If it doesn’t hurt, does it need a filling?
In short, yes. If your dentist tells you that you need a filling, then apparently you do. Whether you are in pain or not has no bearing. As humans we use pain as our wake up call, realizing that there is something wrong if it hurts. Yeah, if it hurts, there is probably something wrong. But sometimes the thing that is wrong has been developing and progressing in severity and rears its ugly head only when a certain point is reached. Perhaps this is why society is so slow to implement preventative care and programs to promote mental health. Sufferers of generalized anxiety disorder or bipolar disorder aren’t really in physical pain are they? Ah, let’s ignore it then. Anyways, when you understand the parts of a tooth and how a cavity develops, you will see that a cavity will not necessarily hurt. Many patients comment on how that cavity doesn’t really bother them, or that leaky crown doesn’t hurt. Well, that’s a good thing! No, the dentist is not just trying to rob you of your money. We want to fix the problem before it becomes a bigger and more expensive problem with a poorer prognosis. Remember, small problems are simple, cheap to fix and easy to maintain. Big problems are more complex, more expensive and comes hand in hand with a lifetime of maintenance and retreatments.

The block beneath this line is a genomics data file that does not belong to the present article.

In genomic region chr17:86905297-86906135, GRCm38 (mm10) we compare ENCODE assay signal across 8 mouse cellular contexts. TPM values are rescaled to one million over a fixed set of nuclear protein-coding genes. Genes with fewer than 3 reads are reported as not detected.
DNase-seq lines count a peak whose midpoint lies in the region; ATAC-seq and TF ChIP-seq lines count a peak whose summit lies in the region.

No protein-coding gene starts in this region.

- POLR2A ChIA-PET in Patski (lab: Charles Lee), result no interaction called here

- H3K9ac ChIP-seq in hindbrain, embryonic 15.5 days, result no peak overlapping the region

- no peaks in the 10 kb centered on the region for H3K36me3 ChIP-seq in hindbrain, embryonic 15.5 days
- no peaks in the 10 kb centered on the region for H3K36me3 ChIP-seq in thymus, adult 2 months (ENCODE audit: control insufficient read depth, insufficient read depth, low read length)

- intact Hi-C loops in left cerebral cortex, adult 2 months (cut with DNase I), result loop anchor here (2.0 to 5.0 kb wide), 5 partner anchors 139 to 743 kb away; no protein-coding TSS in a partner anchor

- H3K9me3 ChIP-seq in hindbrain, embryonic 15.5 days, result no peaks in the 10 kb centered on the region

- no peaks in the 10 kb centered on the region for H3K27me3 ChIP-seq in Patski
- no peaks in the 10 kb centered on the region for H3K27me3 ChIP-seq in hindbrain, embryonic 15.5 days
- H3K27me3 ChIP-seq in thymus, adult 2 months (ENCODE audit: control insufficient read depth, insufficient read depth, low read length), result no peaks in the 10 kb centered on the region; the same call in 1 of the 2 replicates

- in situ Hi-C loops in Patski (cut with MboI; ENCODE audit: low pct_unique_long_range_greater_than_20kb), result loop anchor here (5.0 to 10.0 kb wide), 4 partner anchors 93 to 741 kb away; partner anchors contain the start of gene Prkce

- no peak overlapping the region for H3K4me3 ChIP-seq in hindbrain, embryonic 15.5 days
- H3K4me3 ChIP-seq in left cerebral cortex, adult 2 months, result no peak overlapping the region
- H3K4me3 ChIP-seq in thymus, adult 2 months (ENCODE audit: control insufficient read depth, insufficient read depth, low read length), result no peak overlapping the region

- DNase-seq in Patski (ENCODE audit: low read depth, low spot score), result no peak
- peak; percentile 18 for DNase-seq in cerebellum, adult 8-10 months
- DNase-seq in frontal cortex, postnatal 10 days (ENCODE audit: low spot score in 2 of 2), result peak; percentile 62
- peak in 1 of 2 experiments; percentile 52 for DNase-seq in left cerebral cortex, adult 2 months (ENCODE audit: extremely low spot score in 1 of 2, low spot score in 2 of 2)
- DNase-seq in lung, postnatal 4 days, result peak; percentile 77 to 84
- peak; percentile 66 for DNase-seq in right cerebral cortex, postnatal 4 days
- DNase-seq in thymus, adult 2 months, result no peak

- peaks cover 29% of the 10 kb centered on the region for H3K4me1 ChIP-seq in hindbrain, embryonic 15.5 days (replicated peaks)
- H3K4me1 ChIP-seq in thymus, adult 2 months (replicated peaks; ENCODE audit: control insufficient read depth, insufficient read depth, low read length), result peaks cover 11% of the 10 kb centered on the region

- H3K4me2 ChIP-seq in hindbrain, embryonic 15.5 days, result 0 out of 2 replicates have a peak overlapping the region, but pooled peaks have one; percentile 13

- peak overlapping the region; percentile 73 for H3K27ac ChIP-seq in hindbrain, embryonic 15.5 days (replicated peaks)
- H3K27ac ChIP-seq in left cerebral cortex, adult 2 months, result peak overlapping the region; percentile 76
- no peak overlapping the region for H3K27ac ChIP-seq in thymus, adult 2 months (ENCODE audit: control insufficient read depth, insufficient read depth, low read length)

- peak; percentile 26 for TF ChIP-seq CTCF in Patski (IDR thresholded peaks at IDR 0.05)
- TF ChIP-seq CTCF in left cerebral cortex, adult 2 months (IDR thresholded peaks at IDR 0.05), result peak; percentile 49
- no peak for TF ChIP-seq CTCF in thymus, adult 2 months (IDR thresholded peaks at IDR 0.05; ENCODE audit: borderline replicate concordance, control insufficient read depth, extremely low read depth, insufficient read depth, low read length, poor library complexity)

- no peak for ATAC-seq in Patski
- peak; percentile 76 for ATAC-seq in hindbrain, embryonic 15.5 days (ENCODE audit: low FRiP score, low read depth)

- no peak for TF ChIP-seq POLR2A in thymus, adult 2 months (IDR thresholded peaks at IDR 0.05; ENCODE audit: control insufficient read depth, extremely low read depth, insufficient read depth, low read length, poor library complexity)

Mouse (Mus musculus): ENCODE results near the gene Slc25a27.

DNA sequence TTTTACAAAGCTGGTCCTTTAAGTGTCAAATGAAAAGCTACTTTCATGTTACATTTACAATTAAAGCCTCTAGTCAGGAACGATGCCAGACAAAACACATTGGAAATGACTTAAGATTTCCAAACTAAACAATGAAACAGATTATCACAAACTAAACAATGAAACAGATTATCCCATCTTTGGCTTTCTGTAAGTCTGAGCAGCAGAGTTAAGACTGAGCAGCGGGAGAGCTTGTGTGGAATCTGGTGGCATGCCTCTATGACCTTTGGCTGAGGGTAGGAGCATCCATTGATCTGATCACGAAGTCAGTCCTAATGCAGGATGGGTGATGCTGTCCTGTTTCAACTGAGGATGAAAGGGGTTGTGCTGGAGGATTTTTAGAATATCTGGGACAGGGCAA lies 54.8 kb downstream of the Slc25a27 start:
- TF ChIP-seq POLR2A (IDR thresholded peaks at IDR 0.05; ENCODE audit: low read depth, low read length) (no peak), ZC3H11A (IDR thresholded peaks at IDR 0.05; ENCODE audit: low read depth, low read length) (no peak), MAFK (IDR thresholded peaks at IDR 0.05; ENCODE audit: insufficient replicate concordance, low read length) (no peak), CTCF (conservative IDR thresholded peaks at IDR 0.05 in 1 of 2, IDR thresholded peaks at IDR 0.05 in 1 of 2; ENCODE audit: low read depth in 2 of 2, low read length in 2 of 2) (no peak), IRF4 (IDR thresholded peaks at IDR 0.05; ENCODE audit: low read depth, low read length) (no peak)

A tooth has three layers: the super strong enamel, the softer dentin, and the nerve (I named the layers from outside – in). A cavity is an area of tooth decay which occurs when bacteria in our mouths produce acid which dissolves tooth. If the tooth softening is only in enamel, it won’t hurt. Hey, at this point we can see if we can remineralize the area and reverse the effects of the enamel softening. Cool, no filling required. If the decay is in enamel and has grown to include some of the dentin, it still might not hurt. At this point we can do a simple and small filling. Nice and far away from that sensitive nerve. If the decay continues to grow larger and is getting closer to that nerve, it still probably won’t hurt. At this point you need a medium to large sized filling. We haven’t involved the nerve, which is good but we are close and the nerve doesn’t like that. There is a chance that the tooth may experience some sensitivity to hot or cold. If the decay has grown so large that it is literally just sitting right on top of the nerve, it still might not hurt. Or it may. It is different for everyone. You could experience sharp sensitivity to cold, it could be a little achy, or it could feel perfectly fine. But now you need to remove the decay which is sitting right on top of the nerve. The nerve may become exposed when the decay is removed, allowing bacteria to get into it and this is really irritating to the nerve! If you don’t need a root canal now, you have a good chance of needing one in the future, even if everything feels great right after the filling is placed. It could feel great for years and then suddenly act up. The body is incredibly resilient at times. The tooth could be completely rotten on the inside, the nerve dead, the bone encasing the root “dissolving” due to infection and the person could still not feel pain! This brings me to my point that even if it doesn’t hurt, you still might need a filling, or treatment, whatever that may be. That is up to the assessment of the dentist who has trained for many years, understands decay progression, tooth anatomy and how to maintain optimal oral health. In short, prevention is king. Let’s catch problems when they are really small so they are easy to fix. Better yet, let’s hone in on warning signs and recognize potential problems to prevent them from even happening. This is why regular, frequent dental visits are so important. This is why even if you have never had a complex dental history you could still benefit from regular visits. What we want is for you to succeed in your oral health!